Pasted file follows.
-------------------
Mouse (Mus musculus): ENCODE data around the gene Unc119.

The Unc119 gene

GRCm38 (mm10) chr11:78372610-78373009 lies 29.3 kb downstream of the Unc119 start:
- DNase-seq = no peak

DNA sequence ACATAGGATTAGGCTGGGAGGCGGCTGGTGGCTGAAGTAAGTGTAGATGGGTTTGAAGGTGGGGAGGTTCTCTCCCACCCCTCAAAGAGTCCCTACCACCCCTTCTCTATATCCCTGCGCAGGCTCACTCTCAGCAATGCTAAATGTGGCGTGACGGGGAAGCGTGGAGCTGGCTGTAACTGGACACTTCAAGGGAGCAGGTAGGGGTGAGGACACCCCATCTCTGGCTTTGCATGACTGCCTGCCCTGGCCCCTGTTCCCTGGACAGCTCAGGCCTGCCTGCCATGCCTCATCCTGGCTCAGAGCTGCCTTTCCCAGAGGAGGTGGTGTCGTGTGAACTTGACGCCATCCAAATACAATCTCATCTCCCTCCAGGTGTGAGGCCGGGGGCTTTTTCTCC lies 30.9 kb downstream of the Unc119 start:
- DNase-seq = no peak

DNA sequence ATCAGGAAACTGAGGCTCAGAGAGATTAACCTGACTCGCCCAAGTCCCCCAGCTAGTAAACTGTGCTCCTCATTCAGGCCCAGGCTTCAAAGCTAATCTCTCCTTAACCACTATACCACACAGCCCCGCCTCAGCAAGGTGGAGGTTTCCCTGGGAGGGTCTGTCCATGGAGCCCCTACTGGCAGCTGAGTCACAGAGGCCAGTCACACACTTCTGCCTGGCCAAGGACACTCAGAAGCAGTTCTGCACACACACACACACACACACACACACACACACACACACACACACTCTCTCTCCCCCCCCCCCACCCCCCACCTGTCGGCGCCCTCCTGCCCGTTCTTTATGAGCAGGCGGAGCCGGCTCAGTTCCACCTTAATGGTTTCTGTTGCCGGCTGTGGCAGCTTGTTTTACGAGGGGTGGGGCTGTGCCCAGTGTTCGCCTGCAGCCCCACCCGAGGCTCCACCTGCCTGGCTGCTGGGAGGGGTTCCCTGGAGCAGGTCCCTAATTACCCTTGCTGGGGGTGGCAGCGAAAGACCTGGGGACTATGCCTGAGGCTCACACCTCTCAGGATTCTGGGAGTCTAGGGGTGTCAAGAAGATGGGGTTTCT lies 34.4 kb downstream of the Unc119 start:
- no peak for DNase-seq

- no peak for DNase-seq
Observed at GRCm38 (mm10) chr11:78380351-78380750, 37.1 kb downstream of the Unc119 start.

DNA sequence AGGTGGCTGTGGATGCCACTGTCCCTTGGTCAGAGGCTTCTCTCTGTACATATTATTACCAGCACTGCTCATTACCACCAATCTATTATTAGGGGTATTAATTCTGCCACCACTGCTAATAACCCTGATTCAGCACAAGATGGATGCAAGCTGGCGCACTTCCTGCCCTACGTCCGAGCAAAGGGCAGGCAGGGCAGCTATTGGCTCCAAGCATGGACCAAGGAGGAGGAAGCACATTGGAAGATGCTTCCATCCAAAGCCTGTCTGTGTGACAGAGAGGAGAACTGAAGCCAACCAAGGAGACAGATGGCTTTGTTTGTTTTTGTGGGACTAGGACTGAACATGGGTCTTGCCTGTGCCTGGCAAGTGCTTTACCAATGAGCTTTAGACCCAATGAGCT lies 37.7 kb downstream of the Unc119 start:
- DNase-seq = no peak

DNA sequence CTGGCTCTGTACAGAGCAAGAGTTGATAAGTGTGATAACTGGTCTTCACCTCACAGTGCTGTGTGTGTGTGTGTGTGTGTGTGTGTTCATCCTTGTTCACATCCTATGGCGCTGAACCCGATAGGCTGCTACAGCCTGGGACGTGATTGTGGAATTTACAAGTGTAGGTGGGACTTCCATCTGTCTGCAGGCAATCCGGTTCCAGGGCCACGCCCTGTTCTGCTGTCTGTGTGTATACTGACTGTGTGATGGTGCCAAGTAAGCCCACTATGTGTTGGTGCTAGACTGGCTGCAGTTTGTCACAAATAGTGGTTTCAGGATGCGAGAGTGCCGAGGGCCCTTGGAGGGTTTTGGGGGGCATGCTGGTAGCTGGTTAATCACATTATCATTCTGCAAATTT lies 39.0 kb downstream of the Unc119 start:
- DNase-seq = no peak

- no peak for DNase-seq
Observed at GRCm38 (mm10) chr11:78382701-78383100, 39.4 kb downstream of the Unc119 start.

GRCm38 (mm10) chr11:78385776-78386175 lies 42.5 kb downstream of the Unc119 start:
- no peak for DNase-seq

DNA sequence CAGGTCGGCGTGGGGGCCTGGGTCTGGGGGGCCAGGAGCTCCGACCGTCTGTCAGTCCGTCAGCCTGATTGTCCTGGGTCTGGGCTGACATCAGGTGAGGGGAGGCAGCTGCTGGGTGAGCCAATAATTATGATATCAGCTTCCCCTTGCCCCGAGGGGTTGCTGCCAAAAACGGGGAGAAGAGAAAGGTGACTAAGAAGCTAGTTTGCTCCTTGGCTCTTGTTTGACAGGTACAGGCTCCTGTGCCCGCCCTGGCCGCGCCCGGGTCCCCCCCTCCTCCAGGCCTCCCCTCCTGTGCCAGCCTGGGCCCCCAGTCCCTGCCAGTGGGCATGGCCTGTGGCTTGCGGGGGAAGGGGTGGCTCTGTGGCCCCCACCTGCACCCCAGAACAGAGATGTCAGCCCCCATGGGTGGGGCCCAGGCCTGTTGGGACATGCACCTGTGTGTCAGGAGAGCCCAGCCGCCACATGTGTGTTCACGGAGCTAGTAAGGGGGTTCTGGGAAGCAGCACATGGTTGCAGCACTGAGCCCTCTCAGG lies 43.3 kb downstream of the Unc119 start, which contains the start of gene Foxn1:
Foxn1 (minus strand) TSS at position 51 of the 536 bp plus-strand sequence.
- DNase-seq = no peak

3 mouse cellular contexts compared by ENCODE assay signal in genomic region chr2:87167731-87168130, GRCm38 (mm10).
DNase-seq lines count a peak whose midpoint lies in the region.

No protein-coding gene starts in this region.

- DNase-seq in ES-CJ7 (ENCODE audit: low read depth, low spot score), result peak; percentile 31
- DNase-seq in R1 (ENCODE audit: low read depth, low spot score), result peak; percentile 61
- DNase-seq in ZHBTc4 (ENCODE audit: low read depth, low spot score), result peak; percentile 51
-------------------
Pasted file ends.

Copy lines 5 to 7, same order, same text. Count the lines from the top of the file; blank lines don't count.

DNA sequence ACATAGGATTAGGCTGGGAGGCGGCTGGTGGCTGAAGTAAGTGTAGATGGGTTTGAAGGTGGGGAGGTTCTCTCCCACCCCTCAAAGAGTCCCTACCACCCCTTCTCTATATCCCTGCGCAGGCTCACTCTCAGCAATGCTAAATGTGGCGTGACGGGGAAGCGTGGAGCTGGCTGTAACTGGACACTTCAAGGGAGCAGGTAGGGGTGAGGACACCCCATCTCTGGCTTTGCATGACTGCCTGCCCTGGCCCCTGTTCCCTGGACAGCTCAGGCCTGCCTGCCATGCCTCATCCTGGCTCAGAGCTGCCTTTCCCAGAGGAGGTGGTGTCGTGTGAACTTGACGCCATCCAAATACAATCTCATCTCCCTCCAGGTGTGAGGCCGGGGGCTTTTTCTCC lies 30.9 kb downstream of the Unc119 start:
- DNase-seq = no peak

DNA sequence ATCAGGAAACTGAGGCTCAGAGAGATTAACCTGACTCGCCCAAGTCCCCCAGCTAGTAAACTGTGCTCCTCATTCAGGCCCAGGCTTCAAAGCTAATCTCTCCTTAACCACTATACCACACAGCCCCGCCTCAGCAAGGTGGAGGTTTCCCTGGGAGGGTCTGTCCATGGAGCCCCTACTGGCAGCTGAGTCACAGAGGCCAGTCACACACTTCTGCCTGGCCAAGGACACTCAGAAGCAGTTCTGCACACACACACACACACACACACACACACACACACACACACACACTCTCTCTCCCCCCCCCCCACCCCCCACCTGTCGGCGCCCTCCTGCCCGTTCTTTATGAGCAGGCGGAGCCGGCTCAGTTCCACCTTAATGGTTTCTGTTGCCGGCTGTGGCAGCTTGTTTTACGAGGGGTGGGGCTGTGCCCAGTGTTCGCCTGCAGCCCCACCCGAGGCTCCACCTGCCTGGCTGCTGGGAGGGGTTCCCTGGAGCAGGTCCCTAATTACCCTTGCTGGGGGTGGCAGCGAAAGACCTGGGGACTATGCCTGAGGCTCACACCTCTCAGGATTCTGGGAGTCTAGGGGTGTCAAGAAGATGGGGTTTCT lies 34.4 kb downstream of the Unc119 start: